Glenn LaBarre's adventures in development

I am writing about my current work as a fledgling game designer and perhaps some other things along the way. You can also follow along with @gwlabarre on Twitter.

My First Anti-milestone

Written on February 28th, 2018

Last week, I did not make any commits to the code base for Hardcastle. I would love to write here that I lost momentum because I was spending extra time with family, doing something incredibly noble, or even just having a bit of rest and relaxation. Unfortunately, it was because my normal 40 to 50 hour per week job became more of a 70 to 80 hour per week job for the last several weeks. But I am not writing here to complain about the job. I truly enjoy the people on my team, the work is interesting, and it keeps the roof over our head. That being said, it was a stark reminder that I have a day job, and that day job is not making PC games.

I knew that there would be weeks where my day job would come into conflict with my not day job, but I regret it all the same. Happily, I can state that returning to game design this week after a forced hiatus feels great. Absence has made the heart grow fonder, as they say.

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Glenn LaBarre immediately regrets this

Written on January 31st, 2018

This website has been mostly blank for six years. Even when I put something here, I immediately regretted it. For a while, it had a single sentence that read "Glenn LaBarre is sorry about this website." Then it took a turn for the worse as it became a full screen loop of Charlton Heston laughing from that scene in the Planet of the Apes for two months.

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Written on January 18th, 2018

Warren Robinett's Adventure for the Atari 2600 is one of my favorite games of all time.

Adventure for the Atari 2600

Playing Adventure from the floor of my childhood family room is one my earliest video games memories. For a game experience that is almost four decades old, it has held up incredibly well. This Youtube player sums it up well:

... One of the beautiful things about this game is just the crazy situations it throws at you sometimes. And it's a great example of how simple rule sets in video games can often lead to very unpredictable and very fun results and you don't need to make an incredibly complicated and fun game from scratch. Sometimes just putting simple rules in place and letting them do their thing is all that you need to do. And that's kind of how Adventure works.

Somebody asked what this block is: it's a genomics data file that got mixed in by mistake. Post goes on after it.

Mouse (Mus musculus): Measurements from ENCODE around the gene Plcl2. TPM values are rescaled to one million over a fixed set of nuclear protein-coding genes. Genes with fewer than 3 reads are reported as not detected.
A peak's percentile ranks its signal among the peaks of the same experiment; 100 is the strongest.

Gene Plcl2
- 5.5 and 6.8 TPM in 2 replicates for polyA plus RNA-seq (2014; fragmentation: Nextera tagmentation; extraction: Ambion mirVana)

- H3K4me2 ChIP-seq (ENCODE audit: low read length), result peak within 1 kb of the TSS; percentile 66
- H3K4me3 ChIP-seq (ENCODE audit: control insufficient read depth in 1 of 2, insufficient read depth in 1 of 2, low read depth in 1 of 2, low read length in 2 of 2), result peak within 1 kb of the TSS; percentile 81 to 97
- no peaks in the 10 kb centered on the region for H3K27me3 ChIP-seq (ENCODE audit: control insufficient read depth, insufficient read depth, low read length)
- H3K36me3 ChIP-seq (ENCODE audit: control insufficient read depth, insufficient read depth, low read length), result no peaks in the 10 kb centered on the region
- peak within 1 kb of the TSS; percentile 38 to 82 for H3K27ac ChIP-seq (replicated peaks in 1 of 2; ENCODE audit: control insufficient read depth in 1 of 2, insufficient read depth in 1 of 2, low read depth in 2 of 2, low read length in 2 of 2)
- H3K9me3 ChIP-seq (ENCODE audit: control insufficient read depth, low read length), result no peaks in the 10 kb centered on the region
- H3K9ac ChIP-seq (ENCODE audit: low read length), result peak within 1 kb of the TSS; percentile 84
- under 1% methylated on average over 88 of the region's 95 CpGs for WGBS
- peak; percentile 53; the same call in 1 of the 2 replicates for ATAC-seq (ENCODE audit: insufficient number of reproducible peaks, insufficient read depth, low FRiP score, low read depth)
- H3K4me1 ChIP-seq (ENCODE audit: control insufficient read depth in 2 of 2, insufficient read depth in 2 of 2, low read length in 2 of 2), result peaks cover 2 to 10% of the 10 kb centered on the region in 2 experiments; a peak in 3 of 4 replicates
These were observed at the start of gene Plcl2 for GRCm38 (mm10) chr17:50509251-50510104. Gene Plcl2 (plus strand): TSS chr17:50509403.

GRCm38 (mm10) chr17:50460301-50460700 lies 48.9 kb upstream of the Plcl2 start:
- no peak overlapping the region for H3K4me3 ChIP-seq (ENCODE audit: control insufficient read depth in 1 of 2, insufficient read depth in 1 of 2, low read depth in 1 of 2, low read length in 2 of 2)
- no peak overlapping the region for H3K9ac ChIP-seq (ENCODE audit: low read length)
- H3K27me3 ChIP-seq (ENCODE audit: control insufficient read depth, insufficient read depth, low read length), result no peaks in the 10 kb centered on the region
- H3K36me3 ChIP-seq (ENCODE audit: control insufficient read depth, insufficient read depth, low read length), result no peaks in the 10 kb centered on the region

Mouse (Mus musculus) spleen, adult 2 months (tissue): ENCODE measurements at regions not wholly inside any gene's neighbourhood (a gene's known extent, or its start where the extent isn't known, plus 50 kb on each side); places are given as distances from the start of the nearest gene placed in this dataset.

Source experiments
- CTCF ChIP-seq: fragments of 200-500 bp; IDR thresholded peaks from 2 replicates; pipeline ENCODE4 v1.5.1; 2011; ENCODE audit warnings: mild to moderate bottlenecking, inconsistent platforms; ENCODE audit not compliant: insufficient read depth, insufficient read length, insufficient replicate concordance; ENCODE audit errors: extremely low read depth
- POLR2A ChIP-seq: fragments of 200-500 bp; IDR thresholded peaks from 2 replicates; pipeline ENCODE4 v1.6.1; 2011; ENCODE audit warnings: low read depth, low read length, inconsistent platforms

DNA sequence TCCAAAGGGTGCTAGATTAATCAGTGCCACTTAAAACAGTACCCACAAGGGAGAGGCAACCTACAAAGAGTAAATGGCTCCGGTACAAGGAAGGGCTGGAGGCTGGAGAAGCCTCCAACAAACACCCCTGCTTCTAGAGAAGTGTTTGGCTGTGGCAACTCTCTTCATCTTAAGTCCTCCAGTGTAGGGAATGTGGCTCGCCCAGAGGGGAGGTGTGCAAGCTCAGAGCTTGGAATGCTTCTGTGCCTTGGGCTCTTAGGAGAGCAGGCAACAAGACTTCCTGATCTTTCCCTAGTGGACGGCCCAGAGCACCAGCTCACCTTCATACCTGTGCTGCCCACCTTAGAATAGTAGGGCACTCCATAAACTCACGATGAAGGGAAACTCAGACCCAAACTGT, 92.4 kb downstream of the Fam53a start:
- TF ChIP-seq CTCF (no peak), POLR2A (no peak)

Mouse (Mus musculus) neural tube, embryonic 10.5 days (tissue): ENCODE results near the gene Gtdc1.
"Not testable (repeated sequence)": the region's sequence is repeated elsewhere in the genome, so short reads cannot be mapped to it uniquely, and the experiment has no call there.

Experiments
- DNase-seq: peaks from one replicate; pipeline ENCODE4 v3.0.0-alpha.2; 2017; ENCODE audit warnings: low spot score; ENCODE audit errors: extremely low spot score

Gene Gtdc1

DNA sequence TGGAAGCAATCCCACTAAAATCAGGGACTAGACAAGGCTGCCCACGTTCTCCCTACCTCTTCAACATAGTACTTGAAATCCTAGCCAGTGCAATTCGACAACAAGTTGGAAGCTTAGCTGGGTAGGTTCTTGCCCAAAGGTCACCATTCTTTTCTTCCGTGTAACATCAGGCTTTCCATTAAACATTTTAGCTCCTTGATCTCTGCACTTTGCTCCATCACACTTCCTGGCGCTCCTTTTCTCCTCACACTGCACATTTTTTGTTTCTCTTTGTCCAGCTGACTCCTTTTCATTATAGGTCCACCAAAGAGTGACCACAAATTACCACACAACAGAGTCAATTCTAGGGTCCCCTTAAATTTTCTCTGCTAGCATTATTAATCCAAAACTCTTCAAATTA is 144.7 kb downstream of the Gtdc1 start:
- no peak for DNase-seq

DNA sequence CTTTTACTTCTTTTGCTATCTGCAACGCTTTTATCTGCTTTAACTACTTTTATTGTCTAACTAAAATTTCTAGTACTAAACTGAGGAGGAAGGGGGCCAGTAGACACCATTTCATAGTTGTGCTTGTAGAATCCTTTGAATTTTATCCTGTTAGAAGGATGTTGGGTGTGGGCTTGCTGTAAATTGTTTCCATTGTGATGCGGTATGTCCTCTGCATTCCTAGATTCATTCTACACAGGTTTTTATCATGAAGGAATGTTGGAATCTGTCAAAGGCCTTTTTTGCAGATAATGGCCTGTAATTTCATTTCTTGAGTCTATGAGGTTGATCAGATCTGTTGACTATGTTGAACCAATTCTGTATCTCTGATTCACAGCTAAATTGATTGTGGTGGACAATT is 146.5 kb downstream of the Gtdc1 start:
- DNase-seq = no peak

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Not polishing the silverware

Written on January 8th, 2018

Defending the Monarch

Collision is that bit of code where one thing runs into another thing and both things have to decide what to do (or not do) about it. My collision code I cobbled together last week clearly has bugs. But this week, I did something very foreign to my previous experience as a programmer: I did not work on these problems and I moved on.

From Derek Yu's autobiography:

... for a project to progress as a whole, the individual parts have to progress at relatively equal speeds. You have to know when what you're working on is good enough to put on hold and it's time to move on to something else.

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Starting Somewhere

Written on January 1st, 2018

You have to start somewhere.

Tom Francis, one of my favorite game designers, started somewhere:

I'm making a game! I will probably never finish it! But I thought I'd start talking about it anyway, to keep my goals straight and get feedback on my ideas as I go.

I'm doing it because Spelunky, one of my favourite games ever, was made by one guy in a program called Game Maker. Obviously it doesn't follow that "If design/coding/art genius Derek Yu can do it, I can too!" But it does make you realise that game-making programs aren't just for shitty test games. Since that was pretty much my last remaining excuse for not doing this thing I've had a constant urge to do most of my adult life, I started doing it.

Spelunky and Derek Yu started somewhere too. And Derek's advice is to start actually making the game:

It's easy to confuse "preparing to start the damn game" with "starting the damn game".

And so, in the shadow of giants, I am happy to announce I am making a game! After finishing a series of brilliant tutorials from Tom Francis, working on my first game for the past month, and owning up to both of those facts by posting to Twitter and this site, I am ready to officially consider my first milestone complete.

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